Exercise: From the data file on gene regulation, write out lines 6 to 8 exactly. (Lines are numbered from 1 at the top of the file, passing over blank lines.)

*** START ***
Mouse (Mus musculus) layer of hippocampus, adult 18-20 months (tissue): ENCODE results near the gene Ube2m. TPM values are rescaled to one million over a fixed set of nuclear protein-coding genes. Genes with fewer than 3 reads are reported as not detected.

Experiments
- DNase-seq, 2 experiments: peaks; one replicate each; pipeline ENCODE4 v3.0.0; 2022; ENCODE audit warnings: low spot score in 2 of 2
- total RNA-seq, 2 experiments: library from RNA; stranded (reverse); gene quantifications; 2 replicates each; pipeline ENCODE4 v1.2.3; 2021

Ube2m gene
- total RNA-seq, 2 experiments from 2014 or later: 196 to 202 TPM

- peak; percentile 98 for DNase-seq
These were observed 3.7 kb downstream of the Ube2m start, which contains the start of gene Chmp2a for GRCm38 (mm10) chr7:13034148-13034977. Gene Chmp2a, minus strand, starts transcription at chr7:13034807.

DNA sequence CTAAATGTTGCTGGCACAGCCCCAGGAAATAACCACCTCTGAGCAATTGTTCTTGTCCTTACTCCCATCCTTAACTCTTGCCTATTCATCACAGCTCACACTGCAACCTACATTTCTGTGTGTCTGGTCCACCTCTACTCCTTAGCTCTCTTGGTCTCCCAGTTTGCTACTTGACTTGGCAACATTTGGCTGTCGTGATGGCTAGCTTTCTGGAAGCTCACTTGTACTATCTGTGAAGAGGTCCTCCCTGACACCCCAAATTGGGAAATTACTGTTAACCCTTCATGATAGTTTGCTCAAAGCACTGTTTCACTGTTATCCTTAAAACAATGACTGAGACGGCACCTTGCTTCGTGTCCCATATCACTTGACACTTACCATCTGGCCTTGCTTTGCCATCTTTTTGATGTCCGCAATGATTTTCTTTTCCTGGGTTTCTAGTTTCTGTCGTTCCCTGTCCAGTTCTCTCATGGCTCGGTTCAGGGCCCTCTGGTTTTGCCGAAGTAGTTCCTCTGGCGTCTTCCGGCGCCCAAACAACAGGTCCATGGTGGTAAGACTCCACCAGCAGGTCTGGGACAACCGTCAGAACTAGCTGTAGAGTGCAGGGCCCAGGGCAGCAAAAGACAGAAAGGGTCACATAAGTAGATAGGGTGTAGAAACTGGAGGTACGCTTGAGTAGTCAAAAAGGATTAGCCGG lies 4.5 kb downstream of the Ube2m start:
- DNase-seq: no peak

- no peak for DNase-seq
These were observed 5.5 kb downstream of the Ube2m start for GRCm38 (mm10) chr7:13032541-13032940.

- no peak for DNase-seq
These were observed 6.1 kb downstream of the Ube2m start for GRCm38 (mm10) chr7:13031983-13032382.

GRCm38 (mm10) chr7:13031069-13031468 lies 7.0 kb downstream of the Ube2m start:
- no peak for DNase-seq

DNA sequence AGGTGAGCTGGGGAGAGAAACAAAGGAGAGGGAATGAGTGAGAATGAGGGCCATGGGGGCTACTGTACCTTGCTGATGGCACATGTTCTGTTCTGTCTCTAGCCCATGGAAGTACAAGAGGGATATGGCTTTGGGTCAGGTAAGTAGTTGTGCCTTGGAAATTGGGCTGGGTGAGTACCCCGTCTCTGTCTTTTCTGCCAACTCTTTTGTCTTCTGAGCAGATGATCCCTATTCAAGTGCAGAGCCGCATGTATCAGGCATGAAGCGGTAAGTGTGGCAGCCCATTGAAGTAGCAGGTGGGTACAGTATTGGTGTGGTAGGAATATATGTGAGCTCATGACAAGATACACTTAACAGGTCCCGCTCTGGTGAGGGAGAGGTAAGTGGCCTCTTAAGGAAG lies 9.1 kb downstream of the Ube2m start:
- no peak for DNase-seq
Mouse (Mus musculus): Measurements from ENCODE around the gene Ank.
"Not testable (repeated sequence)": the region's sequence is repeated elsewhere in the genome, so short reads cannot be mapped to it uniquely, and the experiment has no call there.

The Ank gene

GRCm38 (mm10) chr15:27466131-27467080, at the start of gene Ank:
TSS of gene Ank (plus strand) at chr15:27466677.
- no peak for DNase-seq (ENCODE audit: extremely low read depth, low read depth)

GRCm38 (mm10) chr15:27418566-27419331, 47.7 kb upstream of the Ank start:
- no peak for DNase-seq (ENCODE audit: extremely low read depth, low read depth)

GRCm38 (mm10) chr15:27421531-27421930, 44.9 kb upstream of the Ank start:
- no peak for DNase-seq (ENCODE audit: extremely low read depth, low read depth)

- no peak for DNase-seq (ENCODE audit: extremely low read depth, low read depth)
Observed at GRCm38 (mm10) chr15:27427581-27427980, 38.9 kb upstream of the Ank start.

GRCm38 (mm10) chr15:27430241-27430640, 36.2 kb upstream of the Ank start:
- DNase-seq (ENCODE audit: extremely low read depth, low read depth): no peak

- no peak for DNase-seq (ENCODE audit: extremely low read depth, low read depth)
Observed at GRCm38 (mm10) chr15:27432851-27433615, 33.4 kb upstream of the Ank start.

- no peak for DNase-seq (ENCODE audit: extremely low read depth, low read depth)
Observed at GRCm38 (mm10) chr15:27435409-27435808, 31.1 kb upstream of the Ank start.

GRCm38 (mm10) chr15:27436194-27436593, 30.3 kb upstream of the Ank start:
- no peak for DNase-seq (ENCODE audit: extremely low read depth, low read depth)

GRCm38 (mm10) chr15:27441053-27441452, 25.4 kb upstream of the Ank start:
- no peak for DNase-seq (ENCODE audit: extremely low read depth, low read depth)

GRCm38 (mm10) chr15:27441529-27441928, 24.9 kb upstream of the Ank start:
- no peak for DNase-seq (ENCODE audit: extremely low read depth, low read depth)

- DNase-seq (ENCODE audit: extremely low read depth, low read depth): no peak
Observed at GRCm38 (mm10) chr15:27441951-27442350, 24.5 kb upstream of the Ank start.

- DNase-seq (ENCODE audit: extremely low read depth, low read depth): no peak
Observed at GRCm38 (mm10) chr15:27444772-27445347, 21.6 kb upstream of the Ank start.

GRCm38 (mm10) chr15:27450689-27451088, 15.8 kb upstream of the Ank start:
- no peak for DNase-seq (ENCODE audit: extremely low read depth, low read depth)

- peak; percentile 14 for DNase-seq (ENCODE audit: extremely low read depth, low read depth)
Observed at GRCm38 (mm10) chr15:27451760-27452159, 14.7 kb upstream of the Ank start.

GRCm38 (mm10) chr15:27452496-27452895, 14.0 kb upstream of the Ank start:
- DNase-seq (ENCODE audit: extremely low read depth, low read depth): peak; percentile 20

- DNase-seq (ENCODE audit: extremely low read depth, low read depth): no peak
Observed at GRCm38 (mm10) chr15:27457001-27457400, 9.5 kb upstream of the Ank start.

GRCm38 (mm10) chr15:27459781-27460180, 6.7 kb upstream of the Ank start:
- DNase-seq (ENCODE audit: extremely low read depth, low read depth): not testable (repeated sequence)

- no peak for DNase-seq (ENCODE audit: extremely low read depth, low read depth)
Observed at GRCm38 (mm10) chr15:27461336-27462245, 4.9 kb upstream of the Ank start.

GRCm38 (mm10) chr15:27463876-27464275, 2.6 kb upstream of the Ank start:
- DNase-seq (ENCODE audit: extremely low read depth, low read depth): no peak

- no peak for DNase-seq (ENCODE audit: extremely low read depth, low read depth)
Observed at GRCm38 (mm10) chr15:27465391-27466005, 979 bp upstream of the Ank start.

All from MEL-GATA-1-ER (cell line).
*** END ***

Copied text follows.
- total RNA-seq, 2 experiments from 2014 or later: 196 to 202 TPM

- peak; percentile 98 for DNase-seq
These were observed 3.7 kb downstream of the Ube2m start, which contains the start of gene Chmp2a for GRCm38 (mm10) chr7:13034148-13034977. Gene Chmp2a, minus strand, starts transcription at chr7:13034807.